This page contains a single entry from the blog posted on May 29, 2011 7:11 PM. The previous post in this blog was Government far too cushy with nukes. The next post in this blog is It's Memorial Day. Many more can be found on the main index page or by looking through the archives.

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Sunday, May 29, 2011

"Hang On Sloopy" -- the lost verse

You learn something new every day. This afternoon we were listening to Radio Bojack on last.fm while we were puttering around the house doing chores and hobby stuff. After a while, the McCoys' chestnut "Hang On Sloopy" came on -- a bittersweet tune for us. We once were given a big moment at a jam session with real musicians, but when asked to sing that one, we found out the hard way how key-sensitive a tune it was for our vocal range. If only we had another crack at it...

Anyway, today as the recording moved along, we were stunned to hear a second verse that had been edited out of the single version that played on our radio in the fall of 1965 and on our stereos and music gadgets ever since. We stopped what we were doing and turned it up to hear Rick Derringer croon:

Sloopy wears a red dress, yeah, as old as the hills.
But when Sloopy wears that red dress, yeah,
You know it gives me the chills, oh, oh.
Sloopy when I see you walkin', walkin' down the street,
I say, "Don't worry, Sloopy, girl, you belong to me."
And so I sing out...
Then there was another chorus, and then the guitar solo and right back to the familiar "Come on, come on" bit that works its way up to the glorious crescendo toward the end. But wow, a verse about a red dress. Who knew?

Comments (9)

There seems to be two versions of the song on http://grooveshark.com

One is about 3:00 minutes. The one with the second verse is about 3:50 minutes long.

When I searched Grooveshark for Hang on Sloopy McCoys, the longer version was the first one that appeared on the list.

Not to brag but I once won a Packy the Elephant Birthday T-shirt off a radio station here in Portland for correctly knowing that this song is written by Rick Derringer of "Rock and Roll Hoochie Koo" fame. It helped that I had been in a band that played both "Hang On Sloopy" and the aforementioned "Rock and Roll, Hootchie Koo".

None of this is to deflect from learning of this third verse. This is like finding a precious gem from a parallel universe. To think lead singers could have mangled a whole different set of lyrics.

For me, the words are vital, but I once played with a lead singer who never even thought about learning lyrics and then they would slowly evolve to something quite strange. I would record our shows just to mine the gold.

Remember the song, "Ain't Got You"? One night I reviewed the tape and during the bridge he distinctly sang, "I've got cattle that will free your soul." Religious cattle. All sung with complete emotion. Rock and roll!

In 1965, most singles (45's) were three minutes or shorter. That's the way the radio stations and jukebox operators preferred it. Superstars like the Beatles and the Stones could go longer ("Ticket to Ride" and "Satisfaction" both ran over three), but the McCoys? Groups like that got edited.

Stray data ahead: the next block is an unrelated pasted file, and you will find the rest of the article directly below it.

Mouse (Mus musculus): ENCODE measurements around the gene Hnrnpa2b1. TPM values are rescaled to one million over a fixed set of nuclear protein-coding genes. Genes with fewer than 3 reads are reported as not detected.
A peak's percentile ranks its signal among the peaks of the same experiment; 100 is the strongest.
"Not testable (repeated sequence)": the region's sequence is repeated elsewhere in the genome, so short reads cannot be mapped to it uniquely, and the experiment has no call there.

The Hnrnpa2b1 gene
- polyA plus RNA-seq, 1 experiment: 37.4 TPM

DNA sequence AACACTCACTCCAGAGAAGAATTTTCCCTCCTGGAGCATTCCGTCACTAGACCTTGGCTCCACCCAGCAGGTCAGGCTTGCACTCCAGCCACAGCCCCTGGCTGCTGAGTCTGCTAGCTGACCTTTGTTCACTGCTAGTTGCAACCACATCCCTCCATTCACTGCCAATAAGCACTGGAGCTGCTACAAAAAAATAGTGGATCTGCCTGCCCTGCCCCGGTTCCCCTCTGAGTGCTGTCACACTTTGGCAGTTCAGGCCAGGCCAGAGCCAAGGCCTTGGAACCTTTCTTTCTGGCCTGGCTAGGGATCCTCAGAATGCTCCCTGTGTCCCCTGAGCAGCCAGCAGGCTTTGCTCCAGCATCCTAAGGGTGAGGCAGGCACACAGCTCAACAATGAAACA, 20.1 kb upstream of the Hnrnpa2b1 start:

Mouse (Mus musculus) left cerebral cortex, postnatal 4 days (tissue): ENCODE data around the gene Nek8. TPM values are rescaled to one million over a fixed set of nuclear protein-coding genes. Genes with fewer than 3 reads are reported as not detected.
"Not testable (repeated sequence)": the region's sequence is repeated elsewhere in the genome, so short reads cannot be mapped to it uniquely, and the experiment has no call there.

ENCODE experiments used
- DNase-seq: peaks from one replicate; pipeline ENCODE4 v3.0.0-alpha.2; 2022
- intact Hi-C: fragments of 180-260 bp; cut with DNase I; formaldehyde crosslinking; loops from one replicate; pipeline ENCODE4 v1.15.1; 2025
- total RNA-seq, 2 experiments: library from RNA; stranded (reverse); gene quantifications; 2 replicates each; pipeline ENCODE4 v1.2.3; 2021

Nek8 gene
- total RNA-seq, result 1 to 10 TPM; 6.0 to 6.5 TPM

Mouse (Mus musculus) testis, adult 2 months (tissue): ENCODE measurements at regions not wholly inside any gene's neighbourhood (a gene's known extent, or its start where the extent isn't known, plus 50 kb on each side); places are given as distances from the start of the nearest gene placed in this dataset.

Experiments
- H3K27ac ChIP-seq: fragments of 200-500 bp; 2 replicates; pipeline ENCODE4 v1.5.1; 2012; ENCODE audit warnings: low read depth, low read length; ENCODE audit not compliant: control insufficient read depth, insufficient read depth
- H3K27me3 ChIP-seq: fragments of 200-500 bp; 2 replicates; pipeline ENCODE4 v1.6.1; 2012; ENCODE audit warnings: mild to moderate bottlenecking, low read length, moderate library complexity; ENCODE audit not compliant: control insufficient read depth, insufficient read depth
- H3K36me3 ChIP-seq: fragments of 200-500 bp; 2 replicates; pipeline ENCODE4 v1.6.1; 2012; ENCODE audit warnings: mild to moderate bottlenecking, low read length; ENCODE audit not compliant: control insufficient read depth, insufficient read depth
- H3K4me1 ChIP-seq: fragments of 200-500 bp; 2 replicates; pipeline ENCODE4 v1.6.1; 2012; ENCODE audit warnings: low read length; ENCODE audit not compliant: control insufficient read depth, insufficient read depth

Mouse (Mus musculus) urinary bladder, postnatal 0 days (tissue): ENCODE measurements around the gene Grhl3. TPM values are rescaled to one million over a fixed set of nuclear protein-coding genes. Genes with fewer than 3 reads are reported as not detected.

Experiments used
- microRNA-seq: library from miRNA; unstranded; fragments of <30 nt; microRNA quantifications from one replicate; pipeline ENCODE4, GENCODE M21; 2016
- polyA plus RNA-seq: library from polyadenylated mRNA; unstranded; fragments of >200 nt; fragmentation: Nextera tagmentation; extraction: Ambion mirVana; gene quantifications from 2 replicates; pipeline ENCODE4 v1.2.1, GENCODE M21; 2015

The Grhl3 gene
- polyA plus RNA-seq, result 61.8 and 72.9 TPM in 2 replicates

"Yeah, somebody say keep on rockin'?"

When I think of rock and roll back along the generational divide, there was always the feeling of disapproving parents and teenage outcasts. So how refreshing is it that this teenage rocker is willing to date Sloopy despite society's disapproval of her dad? For the guys in my band, it was a nice twist from the standard: Her father really hating you.

"Sloopy I don't care what your daddy do.
'Cause you know Sloopy, girl, I'm in love with you.

I didn't know there was an actual girl nicknamed Sloopy but of course there was. It's like Ritchie Valens, "Oh Donna". It was so unusual to hear the real Donna being interviewed years later, and she was STILL hot. That one was more of the disapproving dad routine.

Another great song that covers this is "Uptight" by Stevie Wonder:

"I'm a poorman's son from across the railroad tracks
The only shirt I own is hangin' on my back
But I'm the envy of every single guy
Since I'm the apple of my girl's eye."

Stevie sings, "No one is better than I" and clearly, the McCoys feel that no one is better than Sloopy.

You wonder whether they would have had more guts than Janis Ian, who as "Society's Child" gave up.

You know another one that hits a beautiful note? "Black Pearl" by Sonny Charles & the Checkmates.

Jack - come out to this year's BBQ & Jam and we'll give you another shot at Sloopy . . .

Both Donna and Peggy Sue are in the interview that Bill McD mentioned:


Rick Derringer has also recorded as a solo blues artist for Blues Bureau Records. Despite his background with the McCoys and early solo career, they are very straightforward blues albums, including both standards and original material. This not really as surprising as it might sound. Derringer and most of the McCoys were Johnny Winter's first backup band. Derringer also produced Winters for awhile. Another Blues Bureau solo artist is Leslie West, the former Mountain frontman. His stuff is also pretty straightforward blues, with more guitar feedback, though. Both of their albums are worth checking out. Very cheap on Amazon.

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